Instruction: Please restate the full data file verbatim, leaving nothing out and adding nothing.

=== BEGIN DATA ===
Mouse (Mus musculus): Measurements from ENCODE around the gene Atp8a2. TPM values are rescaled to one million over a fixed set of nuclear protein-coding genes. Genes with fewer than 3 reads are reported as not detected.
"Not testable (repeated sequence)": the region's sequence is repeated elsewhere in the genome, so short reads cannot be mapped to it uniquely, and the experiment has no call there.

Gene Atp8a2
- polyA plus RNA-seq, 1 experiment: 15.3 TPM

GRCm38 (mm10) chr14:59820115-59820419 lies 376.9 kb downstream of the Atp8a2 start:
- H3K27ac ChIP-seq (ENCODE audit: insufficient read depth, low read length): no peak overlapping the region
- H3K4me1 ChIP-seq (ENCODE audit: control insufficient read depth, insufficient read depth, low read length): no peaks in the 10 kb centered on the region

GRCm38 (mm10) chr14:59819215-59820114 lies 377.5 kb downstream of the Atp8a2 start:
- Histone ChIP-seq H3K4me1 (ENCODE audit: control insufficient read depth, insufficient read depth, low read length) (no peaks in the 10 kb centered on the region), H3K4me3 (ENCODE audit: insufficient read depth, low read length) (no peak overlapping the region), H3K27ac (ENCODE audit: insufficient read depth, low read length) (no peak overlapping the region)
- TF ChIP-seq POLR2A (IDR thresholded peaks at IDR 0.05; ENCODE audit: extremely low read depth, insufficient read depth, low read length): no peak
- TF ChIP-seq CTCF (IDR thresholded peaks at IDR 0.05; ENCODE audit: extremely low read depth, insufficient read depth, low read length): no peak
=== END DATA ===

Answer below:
Mouse (Mus musculus): Measurements from ENCODE around the gene Atp8a2. TPM values are rescaled to one million over a fixed set of nuclear protein-coding genes. Genes with fewer than 3 reads are reported as not detected.
"Not testable (repeated sequence)": the region's sequence is repeated elsewhere in the genome, so short reads cannot be mapped to it uniquely, and the experiment has no call there.

Gene Atp8a2
- polyA plus RNA-seq, 1 experiment: 15.3 TPM

GRCm38 (mm10) chr14:59820115-59820419 lies 376.9 kb downstream of the Atp8a2 start:
- H3K27ac ChIP-seq (ENCODE audit: insufficient read depth, low read length): no peak overlapping the region
- H3K4me1 ChIP-seq (ENCODE audit: control insufficient read depth, insufficient read depth, low read length): no peaks in the 10 kb centered on the region

GRCm38 (mm10) chr14:59819215-59820114 lies 377.5 kb downstream of the Atp8a2 start:
- Histone ChIP-seq H3K4me1 (ENCODE audit: control insufficient read depth, insufficient read depth, low read length) (no peaks in the 10 kb centered on the region), H3K4me3 (ENCODE audit: insufficient read depth, low read length) (no peak overlapping the region), H3K27ac (ENCODE audit: insufficient read depth, low read length) (no peak overlapping the region)
- TF ChIP-seq POLR2A (IDR thresholded peaks at IDR 0.05; ENCODE audit: extremely low read depth, insufficient read depth, low read length): no peak
- TF ChIP-seq CTCF (IDR thresholded peaks at IDR 0.05; ENCODE audit: extremely low read depth, insufficient read depth, low read length): no peak